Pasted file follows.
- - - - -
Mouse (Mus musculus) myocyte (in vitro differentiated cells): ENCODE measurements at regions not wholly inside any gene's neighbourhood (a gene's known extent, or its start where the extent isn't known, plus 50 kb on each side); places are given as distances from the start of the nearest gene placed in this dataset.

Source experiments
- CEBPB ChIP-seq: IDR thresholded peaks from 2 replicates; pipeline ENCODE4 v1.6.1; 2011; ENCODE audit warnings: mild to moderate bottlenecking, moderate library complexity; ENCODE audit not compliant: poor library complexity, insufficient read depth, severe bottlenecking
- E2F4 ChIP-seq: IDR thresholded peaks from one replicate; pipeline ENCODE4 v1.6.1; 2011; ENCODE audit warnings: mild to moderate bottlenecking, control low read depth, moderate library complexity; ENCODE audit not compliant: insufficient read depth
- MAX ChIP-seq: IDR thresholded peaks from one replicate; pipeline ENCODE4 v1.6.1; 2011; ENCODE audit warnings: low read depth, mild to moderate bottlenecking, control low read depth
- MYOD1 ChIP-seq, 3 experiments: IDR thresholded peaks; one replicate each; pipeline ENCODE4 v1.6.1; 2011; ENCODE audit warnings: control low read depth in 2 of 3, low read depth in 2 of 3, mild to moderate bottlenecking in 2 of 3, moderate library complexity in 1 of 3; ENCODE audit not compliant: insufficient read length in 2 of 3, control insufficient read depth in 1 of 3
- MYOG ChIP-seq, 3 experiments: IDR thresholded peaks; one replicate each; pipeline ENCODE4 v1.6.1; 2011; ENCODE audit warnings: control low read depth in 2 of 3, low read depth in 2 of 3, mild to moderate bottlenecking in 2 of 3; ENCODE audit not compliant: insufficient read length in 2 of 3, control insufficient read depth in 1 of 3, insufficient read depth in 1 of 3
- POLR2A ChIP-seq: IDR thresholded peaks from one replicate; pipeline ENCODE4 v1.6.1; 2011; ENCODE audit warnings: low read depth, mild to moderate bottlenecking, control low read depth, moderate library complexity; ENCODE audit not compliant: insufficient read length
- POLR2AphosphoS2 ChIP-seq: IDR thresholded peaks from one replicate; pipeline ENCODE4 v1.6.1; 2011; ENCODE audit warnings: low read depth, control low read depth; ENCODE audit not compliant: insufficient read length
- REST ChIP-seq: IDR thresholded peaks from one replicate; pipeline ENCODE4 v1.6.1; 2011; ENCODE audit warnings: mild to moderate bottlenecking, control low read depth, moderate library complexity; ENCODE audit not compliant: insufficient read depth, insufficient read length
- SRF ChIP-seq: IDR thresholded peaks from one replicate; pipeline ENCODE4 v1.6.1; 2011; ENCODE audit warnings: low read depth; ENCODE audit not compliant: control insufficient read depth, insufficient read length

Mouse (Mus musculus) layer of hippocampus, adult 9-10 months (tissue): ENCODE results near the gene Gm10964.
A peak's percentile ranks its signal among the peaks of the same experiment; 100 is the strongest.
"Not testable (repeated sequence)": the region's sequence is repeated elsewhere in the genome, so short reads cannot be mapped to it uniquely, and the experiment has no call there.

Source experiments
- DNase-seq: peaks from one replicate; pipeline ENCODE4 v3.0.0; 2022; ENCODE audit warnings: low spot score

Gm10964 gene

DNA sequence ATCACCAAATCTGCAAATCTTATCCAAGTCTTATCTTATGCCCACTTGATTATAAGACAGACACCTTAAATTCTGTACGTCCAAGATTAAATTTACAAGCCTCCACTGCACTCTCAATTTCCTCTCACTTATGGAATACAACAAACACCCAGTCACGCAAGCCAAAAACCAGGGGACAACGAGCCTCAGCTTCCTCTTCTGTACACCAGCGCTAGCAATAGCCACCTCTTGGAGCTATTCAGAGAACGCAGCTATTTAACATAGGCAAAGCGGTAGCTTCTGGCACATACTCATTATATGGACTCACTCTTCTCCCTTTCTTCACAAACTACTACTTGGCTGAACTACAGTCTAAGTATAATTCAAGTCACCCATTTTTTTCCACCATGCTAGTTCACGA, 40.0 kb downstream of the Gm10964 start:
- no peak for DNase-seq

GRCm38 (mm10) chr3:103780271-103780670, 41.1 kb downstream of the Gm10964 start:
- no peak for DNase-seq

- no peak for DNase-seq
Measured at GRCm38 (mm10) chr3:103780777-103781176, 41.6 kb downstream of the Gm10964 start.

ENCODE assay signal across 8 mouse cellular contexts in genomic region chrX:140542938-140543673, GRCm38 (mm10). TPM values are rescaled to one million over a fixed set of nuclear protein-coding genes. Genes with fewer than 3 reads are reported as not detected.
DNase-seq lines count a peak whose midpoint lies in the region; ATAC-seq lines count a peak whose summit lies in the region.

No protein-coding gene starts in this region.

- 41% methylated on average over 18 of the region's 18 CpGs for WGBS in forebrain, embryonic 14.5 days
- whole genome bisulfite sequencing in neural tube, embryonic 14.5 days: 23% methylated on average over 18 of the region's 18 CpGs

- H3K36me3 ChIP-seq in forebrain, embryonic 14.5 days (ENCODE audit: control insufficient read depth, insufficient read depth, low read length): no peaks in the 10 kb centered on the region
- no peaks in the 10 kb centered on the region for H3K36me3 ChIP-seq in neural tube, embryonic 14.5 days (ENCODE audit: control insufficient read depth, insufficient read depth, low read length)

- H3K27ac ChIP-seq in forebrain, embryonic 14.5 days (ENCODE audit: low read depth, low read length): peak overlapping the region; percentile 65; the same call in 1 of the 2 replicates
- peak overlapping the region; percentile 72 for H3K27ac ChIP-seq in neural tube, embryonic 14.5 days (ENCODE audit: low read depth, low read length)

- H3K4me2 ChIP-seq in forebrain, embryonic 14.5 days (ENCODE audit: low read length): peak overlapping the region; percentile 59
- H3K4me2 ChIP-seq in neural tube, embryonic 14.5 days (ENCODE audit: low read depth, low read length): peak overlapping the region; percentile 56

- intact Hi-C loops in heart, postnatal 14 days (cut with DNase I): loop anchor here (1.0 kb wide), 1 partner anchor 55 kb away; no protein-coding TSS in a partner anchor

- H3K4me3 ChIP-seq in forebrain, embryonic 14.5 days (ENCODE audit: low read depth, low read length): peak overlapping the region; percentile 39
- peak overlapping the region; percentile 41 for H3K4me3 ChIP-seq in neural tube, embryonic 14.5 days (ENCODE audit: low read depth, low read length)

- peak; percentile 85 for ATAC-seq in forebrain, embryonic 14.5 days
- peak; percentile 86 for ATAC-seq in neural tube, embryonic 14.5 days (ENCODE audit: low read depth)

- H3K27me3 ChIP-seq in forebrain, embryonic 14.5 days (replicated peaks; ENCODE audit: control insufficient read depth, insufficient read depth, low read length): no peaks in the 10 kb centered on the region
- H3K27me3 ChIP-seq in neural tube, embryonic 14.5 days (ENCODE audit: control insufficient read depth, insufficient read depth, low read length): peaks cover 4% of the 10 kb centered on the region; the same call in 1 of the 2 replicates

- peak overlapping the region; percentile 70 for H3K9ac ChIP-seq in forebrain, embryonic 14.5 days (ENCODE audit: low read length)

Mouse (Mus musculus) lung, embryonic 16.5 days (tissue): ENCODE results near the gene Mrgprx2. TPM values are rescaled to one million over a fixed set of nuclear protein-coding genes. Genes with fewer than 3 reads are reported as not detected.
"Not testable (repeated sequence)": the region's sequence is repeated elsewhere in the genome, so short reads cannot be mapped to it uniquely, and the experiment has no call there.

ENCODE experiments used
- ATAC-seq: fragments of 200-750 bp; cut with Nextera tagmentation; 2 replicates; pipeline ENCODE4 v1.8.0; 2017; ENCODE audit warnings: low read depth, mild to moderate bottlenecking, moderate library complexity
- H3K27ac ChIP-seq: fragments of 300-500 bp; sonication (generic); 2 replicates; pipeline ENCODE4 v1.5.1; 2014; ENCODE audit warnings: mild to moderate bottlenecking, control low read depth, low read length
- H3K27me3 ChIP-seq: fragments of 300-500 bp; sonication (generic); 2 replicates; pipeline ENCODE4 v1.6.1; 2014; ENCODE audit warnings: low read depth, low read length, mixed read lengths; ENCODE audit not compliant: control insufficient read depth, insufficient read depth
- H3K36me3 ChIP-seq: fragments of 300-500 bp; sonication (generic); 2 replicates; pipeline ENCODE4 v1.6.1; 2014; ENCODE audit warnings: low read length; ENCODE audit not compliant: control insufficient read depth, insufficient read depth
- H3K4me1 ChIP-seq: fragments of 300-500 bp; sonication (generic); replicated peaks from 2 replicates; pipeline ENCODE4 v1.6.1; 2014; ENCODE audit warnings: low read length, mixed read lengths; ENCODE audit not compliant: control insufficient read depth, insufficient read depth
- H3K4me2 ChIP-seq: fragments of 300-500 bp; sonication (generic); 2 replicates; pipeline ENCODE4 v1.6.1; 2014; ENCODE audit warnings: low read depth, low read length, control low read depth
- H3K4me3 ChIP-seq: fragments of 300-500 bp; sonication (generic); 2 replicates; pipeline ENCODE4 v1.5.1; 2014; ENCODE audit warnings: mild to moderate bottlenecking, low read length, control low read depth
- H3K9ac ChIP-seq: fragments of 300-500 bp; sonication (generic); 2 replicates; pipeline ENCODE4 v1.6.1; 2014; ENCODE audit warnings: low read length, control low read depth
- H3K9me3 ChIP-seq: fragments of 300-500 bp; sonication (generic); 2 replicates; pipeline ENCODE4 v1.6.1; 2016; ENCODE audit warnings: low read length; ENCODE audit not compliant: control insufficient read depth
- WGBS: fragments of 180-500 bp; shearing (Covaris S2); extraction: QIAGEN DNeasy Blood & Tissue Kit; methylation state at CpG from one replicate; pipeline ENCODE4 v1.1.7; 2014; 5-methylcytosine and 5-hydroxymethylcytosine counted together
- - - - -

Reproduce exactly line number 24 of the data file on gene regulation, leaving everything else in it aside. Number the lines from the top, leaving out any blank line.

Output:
ENCODE assay signal across 8 mouse cellular contexts in genomic region chrX:140542938-140543673, GRCm38 (mm10). TPM values are rescaled to one million over a fixed set of nuclear protein-coding genes. Genes with fewer than 3 reads are reported as not detected.